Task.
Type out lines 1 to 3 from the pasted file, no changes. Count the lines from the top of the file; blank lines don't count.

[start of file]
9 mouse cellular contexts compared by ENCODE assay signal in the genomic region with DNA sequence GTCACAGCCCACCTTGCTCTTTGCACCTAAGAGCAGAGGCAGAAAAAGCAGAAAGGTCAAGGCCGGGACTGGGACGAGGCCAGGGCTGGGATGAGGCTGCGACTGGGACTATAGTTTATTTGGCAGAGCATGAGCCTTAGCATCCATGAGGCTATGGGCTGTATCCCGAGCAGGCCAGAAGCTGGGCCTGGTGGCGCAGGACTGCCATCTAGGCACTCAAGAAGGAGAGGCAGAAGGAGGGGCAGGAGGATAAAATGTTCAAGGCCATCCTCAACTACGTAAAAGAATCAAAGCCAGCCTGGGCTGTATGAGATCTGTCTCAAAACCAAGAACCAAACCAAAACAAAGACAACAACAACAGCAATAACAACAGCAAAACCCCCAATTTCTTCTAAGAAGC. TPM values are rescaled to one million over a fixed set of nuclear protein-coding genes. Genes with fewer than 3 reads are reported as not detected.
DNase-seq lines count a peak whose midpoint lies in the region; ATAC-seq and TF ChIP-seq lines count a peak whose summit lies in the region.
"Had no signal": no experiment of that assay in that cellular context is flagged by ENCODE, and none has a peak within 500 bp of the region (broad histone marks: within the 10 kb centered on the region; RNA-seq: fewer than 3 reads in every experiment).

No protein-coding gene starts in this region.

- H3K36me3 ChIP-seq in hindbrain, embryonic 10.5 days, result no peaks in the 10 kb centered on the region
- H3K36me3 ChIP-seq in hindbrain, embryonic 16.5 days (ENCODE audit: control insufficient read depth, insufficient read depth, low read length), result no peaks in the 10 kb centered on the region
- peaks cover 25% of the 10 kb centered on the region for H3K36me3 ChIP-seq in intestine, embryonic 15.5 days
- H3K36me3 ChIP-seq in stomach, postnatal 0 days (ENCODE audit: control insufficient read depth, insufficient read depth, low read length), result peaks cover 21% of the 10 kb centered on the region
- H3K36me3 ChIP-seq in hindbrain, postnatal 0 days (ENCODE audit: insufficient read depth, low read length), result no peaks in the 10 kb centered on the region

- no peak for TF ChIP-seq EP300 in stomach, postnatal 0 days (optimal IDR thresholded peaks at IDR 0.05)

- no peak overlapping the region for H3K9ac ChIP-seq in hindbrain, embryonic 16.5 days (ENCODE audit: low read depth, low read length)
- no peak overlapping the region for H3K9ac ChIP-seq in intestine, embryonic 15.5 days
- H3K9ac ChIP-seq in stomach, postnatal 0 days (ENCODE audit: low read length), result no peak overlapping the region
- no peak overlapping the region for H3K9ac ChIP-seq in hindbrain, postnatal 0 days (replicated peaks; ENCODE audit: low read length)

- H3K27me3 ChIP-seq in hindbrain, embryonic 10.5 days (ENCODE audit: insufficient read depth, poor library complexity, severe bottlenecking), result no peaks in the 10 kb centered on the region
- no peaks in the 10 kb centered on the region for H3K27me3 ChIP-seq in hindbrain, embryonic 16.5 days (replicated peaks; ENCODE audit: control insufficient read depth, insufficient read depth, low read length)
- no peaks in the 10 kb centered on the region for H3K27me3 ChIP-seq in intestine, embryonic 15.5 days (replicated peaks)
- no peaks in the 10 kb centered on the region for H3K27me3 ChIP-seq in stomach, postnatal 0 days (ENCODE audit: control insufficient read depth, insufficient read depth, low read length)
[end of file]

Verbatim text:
9 mouse cellular contexts compared by ENCODE assay signal in the genomic region with DNA sequence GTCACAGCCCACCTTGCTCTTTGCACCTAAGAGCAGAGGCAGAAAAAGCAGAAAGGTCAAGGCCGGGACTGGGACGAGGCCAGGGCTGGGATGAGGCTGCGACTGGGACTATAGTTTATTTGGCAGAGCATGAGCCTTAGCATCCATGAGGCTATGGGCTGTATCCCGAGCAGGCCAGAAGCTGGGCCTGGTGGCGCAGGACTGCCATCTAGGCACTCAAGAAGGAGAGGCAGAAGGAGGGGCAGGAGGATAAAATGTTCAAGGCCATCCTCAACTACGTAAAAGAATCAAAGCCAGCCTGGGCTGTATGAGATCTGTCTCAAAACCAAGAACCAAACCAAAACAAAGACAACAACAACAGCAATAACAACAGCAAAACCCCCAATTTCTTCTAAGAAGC. TPM values are rescaled to one million over a fixed set of nuclear protein-coding genes. Genes with fewer than 3 reads are reported as not detected.
DNase-seq lines count a peak whose midpoint lies in the region; ATAC-seq and TF ChIP-seq lines count a peak whose summit lies in the region.
"Had no signal": no experiment of that assay in that cellular context is flagged by ENCODE, and none has a peak within 500 bp of the region (broad histone marks: within the 10 kb centered on the region; RNA-seq: fewer than 3 reads in every experiment).